In his book The Universal Christ Richard Rohr writes, “God loves things by becoming them.” Rohr explains that while we think of the Incarnation as the birth of Jesus in Bethlehem, Incarnation began with the first instant of creation when God united with God’s creatures. God’s “Let there be light” after billions of years would be articulated in Jesus Christ who claimed, “I am the Light of the world” (Jn. 8:12).
When I was a little kid, I knew God was ubiquitous (but I didn’t use that big word). I knew God was “around” and could see what I did and hear my prayers. Now decades later I try to wrap my head around God’s presence in everyone and everything. Some scientists called this the “God particle.” Rohr writes, “Long before Jesus’s personal incarnation Christ was deeply embedded in all things—as all things!” This universal presence was in Mary’s flesh giving flesh to Jesus’s flesh. Consider for a moment: At the Annunciation when Mary said her yes, the Incarnation of Genesis chapter 1 became the Incarnation story of the Gospels. The Word spoken in Genesis became flesh—the Son of God and Son of Mary. So for billions of years before this time and for billions of years after this time, we can say with Saint Paul “There is only Christ. He is everything and He is in everything” (Col. 3:11).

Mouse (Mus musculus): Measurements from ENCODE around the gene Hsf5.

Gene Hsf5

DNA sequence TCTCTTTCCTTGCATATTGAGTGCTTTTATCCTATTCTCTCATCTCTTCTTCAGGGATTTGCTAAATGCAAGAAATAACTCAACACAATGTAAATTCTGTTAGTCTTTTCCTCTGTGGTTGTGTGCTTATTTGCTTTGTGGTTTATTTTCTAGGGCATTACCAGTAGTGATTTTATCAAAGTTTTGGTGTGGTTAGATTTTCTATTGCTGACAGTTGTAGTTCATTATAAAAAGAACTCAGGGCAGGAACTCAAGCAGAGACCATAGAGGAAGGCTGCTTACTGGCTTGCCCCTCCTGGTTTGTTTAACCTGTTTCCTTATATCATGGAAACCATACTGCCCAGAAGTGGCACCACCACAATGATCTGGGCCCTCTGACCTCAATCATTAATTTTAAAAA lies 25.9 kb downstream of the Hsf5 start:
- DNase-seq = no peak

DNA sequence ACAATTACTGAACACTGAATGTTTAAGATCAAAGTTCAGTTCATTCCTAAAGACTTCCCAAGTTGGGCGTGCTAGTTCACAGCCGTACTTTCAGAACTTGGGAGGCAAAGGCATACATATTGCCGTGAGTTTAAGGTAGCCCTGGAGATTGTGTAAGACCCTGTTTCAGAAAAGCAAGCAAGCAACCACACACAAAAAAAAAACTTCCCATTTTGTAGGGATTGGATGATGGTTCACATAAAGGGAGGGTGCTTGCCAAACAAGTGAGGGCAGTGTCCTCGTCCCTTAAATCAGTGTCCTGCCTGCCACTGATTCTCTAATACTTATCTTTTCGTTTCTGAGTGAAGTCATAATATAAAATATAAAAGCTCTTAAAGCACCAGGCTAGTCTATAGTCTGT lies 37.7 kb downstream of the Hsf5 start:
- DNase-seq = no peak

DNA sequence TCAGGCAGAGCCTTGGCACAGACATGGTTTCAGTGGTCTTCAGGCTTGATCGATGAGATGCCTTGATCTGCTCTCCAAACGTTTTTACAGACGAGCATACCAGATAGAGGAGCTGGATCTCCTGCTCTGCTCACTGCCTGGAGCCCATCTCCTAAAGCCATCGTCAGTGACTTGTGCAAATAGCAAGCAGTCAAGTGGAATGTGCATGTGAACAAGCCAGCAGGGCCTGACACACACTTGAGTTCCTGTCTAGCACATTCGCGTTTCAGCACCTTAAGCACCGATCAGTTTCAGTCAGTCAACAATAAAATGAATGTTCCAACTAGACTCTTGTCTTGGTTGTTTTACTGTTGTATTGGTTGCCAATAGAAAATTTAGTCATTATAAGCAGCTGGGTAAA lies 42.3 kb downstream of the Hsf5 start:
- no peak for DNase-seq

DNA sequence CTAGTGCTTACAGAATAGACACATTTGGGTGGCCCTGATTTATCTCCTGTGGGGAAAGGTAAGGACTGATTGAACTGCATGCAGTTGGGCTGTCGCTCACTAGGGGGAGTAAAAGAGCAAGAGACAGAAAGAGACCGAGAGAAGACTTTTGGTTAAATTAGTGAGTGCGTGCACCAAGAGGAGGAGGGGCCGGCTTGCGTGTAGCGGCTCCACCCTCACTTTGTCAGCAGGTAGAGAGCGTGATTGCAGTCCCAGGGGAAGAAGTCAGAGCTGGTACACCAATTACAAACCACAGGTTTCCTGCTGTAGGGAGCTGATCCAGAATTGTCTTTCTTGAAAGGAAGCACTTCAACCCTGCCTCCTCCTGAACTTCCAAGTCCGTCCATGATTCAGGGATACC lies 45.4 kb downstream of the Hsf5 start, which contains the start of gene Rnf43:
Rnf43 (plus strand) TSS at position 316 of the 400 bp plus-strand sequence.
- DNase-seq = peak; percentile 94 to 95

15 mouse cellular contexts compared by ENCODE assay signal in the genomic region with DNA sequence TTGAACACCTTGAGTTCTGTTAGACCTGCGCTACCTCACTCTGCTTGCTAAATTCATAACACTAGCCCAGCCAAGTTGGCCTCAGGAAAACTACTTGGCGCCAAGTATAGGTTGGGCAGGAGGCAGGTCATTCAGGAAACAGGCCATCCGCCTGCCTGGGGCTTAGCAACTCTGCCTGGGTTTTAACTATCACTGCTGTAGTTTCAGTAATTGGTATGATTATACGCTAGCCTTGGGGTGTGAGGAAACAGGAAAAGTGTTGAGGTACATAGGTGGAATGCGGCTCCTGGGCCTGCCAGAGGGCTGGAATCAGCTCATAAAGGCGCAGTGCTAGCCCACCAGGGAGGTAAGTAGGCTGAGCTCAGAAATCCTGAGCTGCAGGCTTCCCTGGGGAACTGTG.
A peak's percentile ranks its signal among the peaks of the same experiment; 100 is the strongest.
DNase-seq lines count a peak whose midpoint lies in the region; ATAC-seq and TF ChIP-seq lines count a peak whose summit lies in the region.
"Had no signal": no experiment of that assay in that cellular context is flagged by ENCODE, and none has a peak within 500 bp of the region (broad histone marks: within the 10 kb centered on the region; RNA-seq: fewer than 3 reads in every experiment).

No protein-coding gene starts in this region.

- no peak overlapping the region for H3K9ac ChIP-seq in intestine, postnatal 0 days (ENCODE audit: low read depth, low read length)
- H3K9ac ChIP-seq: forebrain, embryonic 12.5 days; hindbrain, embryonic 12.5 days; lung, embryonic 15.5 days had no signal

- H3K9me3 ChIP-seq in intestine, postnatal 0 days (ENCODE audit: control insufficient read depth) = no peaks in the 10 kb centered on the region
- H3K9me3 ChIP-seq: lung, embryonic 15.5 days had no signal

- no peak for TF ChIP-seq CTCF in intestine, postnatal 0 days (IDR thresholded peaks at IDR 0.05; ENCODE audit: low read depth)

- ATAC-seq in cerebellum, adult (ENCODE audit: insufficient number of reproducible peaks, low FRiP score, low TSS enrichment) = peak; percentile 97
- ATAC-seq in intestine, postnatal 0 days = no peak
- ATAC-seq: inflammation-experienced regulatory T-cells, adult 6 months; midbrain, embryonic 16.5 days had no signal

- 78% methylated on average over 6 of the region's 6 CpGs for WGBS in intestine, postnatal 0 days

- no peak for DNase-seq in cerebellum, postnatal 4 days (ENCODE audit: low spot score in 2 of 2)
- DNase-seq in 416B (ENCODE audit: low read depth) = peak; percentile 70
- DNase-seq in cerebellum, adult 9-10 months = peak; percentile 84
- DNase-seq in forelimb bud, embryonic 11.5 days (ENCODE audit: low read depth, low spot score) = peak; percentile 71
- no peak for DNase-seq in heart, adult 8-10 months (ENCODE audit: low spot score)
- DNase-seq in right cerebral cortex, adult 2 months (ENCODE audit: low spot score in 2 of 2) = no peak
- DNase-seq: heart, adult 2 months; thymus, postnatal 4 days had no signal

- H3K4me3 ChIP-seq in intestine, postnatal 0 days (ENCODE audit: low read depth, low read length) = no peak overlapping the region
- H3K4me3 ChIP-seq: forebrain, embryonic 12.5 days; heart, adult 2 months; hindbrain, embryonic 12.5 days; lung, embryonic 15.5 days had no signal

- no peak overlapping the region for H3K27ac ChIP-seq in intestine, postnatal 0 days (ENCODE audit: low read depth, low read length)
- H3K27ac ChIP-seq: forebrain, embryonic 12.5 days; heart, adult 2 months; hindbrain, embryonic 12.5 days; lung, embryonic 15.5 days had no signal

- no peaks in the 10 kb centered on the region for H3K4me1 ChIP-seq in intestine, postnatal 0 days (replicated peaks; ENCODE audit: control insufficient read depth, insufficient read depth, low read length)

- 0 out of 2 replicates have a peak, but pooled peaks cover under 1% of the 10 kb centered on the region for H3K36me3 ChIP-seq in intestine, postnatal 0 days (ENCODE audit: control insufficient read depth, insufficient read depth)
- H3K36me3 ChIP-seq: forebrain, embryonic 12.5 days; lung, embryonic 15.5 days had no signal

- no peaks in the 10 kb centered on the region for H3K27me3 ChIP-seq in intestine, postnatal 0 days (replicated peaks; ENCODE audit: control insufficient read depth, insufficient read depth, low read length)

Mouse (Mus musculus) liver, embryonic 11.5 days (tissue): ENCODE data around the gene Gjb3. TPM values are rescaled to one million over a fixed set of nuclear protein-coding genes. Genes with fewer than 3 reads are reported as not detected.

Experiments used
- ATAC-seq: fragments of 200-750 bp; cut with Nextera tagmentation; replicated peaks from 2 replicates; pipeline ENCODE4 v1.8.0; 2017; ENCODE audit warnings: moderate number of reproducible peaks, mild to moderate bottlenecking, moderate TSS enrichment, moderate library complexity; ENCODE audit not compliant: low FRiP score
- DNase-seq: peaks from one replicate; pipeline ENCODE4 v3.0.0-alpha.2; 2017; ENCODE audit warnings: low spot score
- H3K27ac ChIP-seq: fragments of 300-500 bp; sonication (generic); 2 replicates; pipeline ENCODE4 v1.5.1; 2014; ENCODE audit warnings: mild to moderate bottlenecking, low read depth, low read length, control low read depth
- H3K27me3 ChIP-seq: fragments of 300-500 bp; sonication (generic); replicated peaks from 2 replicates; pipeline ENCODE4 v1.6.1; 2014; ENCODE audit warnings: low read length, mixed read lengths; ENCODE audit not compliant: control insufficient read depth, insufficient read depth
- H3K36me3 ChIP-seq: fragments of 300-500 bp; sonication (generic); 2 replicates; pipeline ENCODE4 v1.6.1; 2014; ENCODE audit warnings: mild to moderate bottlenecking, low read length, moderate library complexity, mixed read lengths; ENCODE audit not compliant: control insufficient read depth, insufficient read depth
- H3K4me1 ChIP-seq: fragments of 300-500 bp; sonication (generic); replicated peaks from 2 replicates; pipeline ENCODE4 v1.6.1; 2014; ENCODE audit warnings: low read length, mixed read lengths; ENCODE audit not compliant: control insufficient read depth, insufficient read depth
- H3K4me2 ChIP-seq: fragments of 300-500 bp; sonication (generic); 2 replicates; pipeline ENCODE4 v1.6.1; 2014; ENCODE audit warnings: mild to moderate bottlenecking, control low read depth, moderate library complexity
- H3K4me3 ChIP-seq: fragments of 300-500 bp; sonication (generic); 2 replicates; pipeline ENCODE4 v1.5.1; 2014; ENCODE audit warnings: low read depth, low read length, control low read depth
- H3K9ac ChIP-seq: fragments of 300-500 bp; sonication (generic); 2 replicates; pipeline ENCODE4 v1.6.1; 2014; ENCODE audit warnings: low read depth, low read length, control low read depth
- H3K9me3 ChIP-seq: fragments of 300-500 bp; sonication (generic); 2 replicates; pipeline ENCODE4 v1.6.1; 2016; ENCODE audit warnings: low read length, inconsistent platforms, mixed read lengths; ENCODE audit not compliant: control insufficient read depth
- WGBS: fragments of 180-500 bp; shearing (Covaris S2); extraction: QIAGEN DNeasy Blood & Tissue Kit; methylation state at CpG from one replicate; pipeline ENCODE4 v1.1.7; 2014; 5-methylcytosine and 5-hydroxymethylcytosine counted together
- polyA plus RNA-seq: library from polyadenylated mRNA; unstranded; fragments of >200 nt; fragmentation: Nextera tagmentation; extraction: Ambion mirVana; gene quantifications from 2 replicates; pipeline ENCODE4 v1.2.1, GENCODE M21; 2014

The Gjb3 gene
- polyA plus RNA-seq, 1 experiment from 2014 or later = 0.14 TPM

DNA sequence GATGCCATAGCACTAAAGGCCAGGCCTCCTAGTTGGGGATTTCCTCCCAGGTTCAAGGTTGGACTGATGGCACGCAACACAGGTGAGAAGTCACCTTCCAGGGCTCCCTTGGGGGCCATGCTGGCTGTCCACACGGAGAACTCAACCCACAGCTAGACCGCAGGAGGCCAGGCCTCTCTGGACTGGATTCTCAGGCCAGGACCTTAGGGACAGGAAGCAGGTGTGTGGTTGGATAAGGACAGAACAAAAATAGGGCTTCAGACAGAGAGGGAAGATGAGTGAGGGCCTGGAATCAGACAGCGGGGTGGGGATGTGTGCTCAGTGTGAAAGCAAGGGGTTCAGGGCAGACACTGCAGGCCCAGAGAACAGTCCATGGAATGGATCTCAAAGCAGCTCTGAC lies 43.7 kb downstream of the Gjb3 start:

If everyone realized that the Christ is the shepherd and wise men of Bethlehem, the Christ is sacristan arranging the manger scene in church, the Christ is the tired clerk, the friend wrapping our gift, the one lighting the Christmas tree in the park, and the homeless person on the park bench, then that would really be putting Christ back into Christmas.